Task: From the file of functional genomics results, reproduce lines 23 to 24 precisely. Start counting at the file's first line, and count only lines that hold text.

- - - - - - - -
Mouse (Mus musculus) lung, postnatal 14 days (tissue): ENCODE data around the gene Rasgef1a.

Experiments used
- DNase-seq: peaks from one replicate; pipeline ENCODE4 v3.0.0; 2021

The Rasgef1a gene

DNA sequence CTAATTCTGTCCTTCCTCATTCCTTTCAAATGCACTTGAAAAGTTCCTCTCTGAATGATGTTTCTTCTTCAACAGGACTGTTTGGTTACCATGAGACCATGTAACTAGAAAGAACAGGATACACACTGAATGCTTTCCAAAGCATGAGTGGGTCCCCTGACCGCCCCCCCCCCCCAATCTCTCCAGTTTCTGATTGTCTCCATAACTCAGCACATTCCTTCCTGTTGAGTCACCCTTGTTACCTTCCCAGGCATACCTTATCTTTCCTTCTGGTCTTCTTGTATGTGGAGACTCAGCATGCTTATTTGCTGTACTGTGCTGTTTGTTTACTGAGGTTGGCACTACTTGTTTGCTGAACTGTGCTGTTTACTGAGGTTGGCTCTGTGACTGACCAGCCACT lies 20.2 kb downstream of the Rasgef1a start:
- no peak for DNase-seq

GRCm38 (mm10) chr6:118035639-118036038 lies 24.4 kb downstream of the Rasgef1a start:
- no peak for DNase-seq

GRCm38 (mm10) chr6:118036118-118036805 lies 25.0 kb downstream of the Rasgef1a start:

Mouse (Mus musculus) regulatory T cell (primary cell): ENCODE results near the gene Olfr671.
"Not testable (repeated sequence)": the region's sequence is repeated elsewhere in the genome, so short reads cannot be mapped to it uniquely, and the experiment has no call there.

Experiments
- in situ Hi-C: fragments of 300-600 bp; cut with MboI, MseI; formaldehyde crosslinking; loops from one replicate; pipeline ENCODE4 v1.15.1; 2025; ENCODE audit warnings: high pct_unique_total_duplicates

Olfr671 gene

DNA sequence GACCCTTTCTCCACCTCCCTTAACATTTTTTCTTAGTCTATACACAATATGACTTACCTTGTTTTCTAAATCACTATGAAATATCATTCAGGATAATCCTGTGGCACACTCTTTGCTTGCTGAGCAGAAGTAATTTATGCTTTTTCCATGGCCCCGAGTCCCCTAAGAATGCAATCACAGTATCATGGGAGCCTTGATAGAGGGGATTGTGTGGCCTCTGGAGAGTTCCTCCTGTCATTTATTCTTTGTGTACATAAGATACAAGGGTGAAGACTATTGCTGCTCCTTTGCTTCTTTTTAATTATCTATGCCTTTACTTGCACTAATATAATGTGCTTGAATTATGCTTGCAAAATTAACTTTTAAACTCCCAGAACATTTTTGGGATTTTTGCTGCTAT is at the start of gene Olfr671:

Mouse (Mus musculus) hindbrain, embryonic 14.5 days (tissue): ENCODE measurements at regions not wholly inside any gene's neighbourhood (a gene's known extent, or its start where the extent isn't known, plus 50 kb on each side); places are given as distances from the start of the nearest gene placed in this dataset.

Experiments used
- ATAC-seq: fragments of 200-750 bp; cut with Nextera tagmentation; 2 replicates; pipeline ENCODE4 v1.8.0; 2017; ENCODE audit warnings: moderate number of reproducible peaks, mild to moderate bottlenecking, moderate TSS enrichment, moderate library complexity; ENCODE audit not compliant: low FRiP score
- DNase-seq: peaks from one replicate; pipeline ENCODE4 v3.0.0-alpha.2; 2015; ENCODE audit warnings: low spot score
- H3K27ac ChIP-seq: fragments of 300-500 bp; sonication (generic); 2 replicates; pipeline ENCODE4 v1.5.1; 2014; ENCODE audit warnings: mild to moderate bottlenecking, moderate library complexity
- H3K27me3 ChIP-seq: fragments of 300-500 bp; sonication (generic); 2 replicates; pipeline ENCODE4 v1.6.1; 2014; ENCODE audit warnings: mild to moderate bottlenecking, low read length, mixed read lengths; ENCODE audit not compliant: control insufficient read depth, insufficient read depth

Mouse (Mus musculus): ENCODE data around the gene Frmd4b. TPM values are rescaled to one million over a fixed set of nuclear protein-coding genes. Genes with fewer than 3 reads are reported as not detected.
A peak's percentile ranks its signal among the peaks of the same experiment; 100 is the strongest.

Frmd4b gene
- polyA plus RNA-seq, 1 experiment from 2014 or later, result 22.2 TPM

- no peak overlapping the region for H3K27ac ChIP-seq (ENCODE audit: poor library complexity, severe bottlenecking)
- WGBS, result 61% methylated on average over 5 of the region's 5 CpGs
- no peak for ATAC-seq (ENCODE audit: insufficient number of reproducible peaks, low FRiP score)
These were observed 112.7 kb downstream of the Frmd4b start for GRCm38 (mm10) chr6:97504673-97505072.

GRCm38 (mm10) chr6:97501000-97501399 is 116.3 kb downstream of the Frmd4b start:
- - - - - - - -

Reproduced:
A peak's percentile ranks its signal among the peaks of the same experiment; 100 is the strongest.

Frmd4b gene